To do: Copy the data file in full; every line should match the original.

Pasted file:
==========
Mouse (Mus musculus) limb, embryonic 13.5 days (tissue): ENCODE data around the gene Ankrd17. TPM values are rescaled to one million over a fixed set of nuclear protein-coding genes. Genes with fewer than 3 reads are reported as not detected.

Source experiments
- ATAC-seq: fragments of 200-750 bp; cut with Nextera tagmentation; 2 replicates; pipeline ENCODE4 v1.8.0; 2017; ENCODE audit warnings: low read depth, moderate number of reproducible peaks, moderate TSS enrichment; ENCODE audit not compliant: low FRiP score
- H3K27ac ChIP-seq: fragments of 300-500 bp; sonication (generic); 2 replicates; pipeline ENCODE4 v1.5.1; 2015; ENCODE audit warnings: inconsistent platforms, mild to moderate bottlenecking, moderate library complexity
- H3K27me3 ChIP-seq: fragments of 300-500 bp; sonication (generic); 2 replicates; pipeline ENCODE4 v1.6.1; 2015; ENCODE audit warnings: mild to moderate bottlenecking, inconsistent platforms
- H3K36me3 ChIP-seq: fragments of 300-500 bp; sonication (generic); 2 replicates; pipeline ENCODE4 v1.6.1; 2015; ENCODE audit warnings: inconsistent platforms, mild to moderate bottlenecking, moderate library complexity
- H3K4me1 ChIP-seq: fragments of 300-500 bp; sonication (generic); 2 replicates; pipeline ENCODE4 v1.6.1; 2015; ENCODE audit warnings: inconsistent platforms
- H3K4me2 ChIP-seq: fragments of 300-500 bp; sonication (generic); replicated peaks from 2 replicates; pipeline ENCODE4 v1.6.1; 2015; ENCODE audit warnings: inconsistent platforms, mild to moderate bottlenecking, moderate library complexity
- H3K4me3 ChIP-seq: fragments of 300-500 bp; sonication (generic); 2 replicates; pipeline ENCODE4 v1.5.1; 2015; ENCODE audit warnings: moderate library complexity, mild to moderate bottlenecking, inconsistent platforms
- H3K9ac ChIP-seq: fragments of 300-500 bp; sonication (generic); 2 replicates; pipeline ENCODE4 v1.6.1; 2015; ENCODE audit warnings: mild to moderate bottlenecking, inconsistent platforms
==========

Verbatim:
Mouse (Mus musculus) limb, embryonic 13.5 days (tissue): ENCODE data around the gene Ankrd17. TPM values are rescaled to one million over a fixed set of nuclear protein-coding genes. Genes with fewer than 3 reads are reported as not detected.

Source experiments
- ATAC-seq: fragments of 200-750 bp; cut with Nextera tagmentation; 2 replicates; pipeline ENCODE4 v1.8.0; 2017; ENCODE audit warnings: low read depth, moderate number of reproducible peaks, moderate TSS enrichment; ENCODE audit not compliant: low FRiP score
- H3K27ac ChIP-seq: fragments of 300-500 bp; sonication (generic); 2 replicates; pipeline ENCODE4 v1.5.1; 2015; ENCODE audit warnings: inconsistent platforms, mild to moderate bottlenecking, moderate library complexity
- H3K27me3 ChIP-seq: fragments of 300-500 bp; sonication (generic); 2 replicates; pipeline ENCODE4 v1.6.1; 2015; ENCODE audit warnings: mild to moderate bottlenecking, inconsistent platforms
- H3K36me3 ChIP-seq: fragments of 300-500 bp; sonication (generic); 2 replicates; pipeline ENCODE4 v1.6.1; 2015; ENCODE audit warnings: inconsistent platforms, mild to moderate bottlenecking, moderate library complexity
- H3K4me1 ChIP-seq: fragments of 300-500 bp; sonication (generic); 2 replicates; pipeline ENCODE4 v1.6.1; 2015; ENCODE audit warnings: inconsistent platforms
- H3K4me2 ChIP-seq: fragments of 300-500 bp; sonication (generic); replicated peaks from 2 replicates; pipeline ENCODE4 v1.6.1; 2015; ENCODE audit warnings: inconsistent platforms, mild to moderate bottlenecking, moderate library complexity
- H3K4me3 ChIP-seq: fragments of 300-500 bp; sonication (generic); 2 replicates; pipeline ENCODE4 v1.5.1; 2015; ENCODE audit warnings: moderate library complexity, mild to moderate bottlenecking, inconsistent platforms
- H3K9ac ChIP-seq: fragments of 300-500 bp; sonication (generic); 2 replicates; pipeline ENCODE4 v1.6.1; 2015; ENCODE audit warnings: mild to moderate bottlenecking, inconsistent platforms